Researchers in Norway have developed a chemotherapy delivery system consisting of microbubbles containing drug-loaded nanoparticles. When the researchers apply ultrasound to the microbubbles in a tumor, the microbubbles burst, releasing the nanoparticles and the chemotherapeutic drug.
Researchers worldwide are trying to develop new ways to increase the success of chemotherapy for cancer, and reduce its side-effects. A variety of nanoparticle systems have been developed, consisting of small drug-loaded particles that increase the accumulation of a drug in a tumor and reduce its effects on healthy tissues. One approach to further increase the specificity and effectiveness of nanoparticles is to use an external signal to activate drug release on-demand.
One such signal is ultrasound, and nanoparticle/ultrasound combinations for cancer treatment have been featured on Medgadget before. However, this latest attempt has been very successful when tested in mice with an aggressive form of breast cancer.
The Norwegian team encapsulated a chemotherapeutic drug into nanoparticles, and then incorporated the nanoparticles into the surface of small bubbles, called microbubbles. When the researchers injected the microbubbles into the blood stream in mice, and then stimulated their tumors using ultrasound, the bubbles burst, releasing the nanoparticles into the tumor.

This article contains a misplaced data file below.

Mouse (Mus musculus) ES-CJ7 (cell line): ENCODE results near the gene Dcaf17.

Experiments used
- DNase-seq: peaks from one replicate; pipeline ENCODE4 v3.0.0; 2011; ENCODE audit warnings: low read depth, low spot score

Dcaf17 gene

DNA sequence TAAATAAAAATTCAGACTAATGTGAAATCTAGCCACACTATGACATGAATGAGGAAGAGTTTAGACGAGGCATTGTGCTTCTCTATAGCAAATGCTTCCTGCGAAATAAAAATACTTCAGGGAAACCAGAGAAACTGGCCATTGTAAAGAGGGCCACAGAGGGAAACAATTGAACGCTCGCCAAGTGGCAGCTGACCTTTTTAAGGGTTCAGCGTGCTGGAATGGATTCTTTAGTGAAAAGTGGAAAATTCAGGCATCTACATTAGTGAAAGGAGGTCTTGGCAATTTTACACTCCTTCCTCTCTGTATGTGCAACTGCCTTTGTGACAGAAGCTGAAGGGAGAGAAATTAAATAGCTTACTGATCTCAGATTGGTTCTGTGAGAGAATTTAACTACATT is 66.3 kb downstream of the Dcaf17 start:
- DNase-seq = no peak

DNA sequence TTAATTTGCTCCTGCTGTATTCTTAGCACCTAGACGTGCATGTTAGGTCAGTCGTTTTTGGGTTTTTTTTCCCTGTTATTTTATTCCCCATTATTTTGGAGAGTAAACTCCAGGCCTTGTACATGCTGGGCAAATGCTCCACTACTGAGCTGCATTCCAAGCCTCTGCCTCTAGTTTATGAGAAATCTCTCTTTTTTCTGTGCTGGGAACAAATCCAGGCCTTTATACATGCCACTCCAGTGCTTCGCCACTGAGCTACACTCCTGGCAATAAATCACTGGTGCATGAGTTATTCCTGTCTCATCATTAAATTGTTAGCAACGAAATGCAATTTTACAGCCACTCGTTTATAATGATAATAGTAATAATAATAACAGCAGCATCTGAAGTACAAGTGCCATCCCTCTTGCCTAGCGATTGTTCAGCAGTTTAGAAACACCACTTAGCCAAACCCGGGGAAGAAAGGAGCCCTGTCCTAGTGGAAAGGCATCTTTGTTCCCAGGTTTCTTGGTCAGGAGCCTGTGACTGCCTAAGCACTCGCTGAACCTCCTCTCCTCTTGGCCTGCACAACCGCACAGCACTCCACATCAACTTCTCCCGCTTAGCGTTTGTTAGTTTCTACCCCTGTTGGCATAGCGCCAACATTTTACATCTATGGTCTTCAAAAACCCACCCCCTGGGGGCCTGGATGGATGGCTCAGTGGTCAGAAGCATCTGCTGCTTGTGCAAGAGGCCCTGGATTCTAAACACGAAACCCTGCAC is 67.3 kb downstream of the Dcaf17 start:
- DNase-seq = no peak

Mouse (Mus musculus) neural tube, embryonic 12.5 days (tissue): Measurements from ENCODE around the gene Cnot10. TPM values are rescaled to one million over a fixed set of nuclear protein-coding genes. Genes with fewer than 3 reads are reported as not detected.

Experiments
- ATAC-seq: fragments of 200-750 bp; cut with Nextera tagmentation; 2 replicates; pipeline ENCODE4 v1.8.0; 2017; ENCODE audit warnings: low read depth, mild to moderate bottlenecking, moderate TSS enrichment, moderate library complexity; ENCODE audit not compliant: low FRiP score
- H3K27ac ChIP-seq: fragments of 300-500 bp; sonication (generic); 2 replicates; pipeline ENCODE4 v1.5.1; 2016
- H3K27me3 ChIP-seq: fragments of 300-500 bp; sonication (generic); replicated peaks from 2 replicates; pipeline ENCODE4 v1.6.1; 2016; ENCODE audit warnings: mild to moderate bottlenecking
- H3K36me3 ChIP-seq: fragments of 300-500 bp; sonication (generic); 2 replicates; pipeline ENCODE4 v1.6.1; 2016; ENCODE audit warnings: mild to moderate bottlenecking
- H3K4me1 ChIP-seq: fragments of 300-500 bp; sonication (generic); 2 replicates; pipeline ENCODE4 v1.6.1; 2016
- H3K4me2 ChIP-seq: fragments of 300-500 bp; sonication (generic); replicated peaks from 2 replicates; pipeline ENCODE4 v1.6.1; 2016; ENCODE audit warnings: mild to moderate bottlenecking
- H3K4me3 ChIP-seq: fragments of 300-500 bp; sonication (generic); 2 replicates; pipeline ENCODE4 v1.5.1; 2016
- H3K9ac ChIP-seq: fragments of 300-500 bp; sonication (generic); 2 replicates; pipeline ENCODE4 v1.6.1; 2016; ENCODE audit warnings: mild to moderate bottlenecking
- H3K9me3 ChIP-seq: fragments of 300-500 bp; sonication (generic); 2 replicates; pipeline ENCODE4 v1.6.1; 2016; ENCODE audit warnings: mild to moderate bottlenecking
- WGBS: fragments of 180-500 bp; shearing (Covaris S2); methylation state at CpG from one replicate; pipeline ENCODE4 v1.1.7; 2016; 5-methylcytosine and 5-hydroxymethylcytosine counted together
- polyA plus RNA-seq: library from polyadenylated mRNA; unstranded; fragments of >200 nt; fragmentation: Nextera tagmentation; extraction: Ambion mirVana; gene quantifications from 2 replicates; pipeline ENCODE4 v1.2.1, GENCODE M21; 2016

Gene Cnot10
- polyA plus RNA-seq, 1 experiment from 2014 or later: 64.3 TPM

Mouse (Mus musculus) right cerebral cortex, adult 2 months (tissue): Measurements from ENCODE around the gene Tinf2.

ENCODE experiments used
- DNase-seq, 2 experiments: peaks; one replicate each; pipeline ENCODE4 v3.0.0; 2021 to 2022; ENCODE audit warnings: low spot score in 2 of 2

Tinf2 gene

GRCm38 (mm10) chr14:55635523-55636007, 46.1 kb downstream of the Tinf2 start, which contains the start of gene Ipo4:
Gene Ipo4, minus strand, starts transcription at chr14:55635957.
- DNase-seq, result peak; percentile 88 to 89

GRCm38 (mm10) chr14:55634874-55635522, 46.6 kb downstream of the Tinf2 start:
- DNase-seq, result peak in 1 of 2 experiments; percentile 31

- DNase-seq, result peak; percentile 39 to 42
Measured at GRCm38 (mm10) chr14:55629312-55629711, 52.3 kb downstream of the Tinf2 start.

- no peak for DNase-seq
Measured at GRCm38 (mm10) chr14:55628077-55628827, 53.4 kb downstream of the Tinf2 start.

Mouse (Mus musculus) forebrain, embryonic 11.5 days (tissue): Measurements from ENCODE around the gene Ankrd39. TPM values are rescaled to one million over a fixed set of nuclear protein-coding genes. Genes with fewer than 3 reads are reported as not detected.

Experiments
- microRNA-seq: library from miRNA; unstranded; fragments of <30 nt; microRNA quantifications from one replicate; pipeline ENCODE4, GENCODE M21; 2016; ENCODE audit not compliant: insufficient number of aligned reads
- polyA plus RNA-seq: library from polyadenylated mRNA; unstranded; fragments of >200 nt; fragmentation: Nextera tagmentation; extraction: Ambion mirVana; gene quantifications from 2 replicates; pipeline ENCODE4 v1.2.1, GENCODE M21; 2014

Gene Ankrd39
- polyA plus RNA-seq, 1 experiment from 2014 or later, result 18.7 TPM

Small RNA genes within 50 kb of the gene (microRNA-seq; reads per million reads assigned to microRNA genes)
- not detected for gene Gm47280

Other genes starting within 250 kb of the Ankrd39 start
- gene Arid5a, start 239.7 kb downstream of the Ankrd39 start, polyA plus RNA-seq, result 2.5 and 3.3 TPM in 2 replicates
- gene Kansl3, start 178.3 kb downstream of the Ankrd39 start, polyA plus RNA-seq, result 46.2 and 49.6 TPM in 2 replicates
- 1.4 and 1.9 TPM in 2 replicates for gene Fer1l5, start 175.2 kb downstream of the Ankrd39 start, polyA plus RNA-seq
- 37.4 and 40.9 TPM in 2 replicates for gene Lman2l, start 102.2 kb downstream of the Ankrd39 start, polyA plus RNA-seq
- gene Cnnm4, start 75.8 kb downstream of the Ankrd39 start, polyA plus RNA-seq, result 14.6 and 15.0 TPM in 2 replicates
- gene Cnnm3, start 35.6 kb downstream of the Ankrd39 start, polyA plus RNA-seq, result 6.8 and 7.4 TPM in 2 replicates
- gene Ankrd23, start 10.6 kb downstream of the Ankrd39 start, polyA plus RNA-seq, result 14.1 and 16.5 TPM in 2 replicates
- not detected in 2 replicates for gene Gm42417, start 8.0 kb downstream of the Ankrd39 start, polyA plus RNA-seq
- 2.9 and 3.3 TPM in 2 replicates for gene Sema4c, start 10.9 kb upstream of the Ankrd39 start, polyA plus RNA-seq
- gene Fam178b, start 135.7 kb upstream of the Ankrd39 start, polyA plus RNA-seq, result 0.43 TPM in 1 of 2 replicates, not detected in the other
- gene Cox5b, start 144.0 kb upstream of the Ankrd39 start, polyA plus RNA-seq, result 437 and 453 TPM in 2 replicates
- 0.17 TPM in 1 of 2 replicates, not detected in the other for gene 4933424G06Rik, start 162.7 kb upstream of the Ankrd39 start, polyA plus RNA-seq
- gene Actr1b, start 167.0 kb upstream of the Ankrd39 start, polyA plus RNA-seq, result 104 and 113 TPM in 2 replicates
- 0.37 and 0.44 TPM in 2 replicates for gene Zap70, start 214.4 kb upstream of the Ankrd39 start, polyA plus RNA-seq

Vibrations from the ultrasound make the blood vessels in the tumor more porous. This helps push the nanoparticles further into the tumor, helping them to reach cells further away from the blood vessels. “By using ultrasound to transport the chemotherapy-laden nanoparticles into the tumors, our research on mice has shown that we can deliver about 250 times more of the drug to the tumor compared to just injecting chemotherapy into the bloodstream alone,” says Sofie Snipstad, a researcher involved in the study.
Using the technique, the researchers appear to have killed the cancer completely in several mice, as their tumors disappeared and didn’t return. “This is an exciting technology that has shown very promising results,” says Snipstad. “That the first results from our tests in mice are so good, and that the medicine does such a good job right from the start is very promising.”
Study in Ultrasound in Medicine and Biology: Ultrasound Improves the Delivery and Therapeutic Effect of Nanoparticle-Stabilized Microbubbles in Breast Cancer Xenografts…